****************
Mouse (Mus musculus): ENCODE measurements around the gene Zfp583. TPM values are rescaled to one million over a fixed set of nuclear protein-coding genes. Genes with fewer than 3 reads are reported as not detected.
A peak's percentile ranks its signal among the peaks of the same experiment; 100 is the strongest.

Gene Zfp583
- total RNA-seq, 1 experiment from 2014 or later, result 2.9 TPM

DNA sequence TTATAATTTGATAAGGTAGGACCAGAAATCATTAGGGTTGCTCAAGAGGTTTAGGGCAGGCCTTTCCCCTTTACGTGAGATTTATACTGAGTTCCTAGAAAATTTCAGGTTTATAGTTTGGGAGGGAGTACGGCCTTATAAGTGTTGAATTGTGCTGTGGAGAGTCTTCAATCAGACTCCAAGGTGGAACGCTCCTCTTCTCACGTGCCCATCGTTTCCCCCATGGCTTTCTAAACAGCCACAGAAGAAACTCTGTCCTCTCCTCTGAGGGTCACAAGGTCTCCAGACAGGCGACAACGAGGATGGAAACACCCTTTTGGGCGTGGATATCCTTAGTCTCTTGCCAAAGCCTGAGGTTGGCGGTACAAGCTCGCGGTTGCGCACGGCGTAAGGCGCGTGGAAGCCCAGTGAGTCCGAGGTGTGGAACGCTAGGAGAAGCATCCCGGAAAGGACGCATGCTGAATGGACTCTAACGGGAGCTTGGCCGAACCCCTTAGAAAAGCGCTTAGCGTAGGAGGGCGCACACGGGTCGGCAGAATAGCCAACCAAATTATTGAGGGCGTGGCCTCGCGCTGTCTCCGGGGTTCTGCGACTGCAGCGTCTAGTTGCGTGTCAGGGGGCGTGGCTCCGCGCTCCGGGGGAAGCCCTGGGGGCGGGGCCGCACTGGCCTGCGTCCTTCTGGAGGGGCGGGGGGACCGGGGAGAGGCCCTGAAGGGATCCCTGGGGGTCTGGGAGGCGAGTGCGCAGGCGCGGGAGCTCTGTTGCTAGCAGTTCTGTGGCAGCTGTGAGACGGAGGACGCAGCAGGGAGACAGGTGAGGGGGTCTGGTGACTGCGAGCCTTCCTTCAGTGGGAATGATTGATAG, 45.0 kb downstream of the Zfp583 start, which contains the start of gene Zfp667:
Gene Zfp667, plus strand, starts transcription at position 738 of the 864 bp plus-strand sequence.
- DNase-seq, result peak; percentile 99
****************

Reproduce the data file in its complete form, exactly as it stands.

Mouse (Mus musculus): ENCODE measurements around the gene Zfp583. TPM values are rescaled to one million over a fixed set of nuclear protein-coding genes. Genes with fewer than 3 reads are reported as not detected.
A peak's percentile ranks its signal among the peaks of the same experiment; 100 is the strongest.

Gene Zfp583
- total RNA-seq, 1 experiment from 2014 or later, result 2.9 TPM

DNA sequence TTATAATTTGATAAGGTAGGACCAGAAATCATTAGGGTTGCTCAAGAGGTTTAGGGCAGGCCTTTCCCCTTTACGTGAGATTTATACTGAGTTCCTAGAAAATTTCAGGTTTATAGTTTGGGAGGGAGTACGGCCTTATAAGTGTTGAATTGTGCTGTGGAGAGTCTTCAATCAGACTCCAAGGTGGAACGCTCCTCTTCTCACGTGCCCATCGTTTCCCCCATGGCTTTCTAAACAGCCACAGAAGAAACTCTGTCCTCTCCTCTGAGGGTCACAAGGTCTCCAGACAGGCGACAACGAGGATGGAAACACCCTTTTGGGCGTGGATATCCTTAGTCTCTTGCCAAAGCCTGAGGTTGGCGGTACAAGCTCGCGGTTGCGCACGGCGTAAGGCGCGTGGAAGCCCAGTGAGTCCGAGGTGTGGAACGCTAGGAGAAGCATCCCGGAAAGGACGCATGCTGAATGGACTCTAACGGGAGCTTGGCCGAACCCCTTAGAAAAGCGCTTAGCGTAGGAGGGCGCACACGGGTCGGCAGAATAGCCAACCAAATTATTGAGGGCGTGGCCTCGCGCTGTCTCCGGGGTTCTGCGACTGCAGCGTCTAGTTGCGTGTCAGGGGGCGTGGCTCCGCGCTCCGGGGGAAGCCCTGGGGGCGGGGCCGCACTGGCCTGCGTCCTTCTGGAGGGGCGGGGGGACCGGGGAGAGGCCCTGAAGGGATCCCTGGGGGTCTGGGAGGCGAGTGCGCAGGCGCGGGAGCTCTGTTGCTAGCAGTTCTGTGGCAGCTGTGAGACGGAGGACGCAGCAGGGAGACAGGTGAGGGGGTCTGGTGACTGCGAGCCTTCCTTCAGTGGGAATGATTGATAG, 45.0 kb downstream of the Zfp583 start, which contains the start of gene Zfp667:
Gene Zfp667, plus strand, starts transcription at position 738 of the 864 bp plus-strand sequence.
- DNase-seq, result peak; percentile 99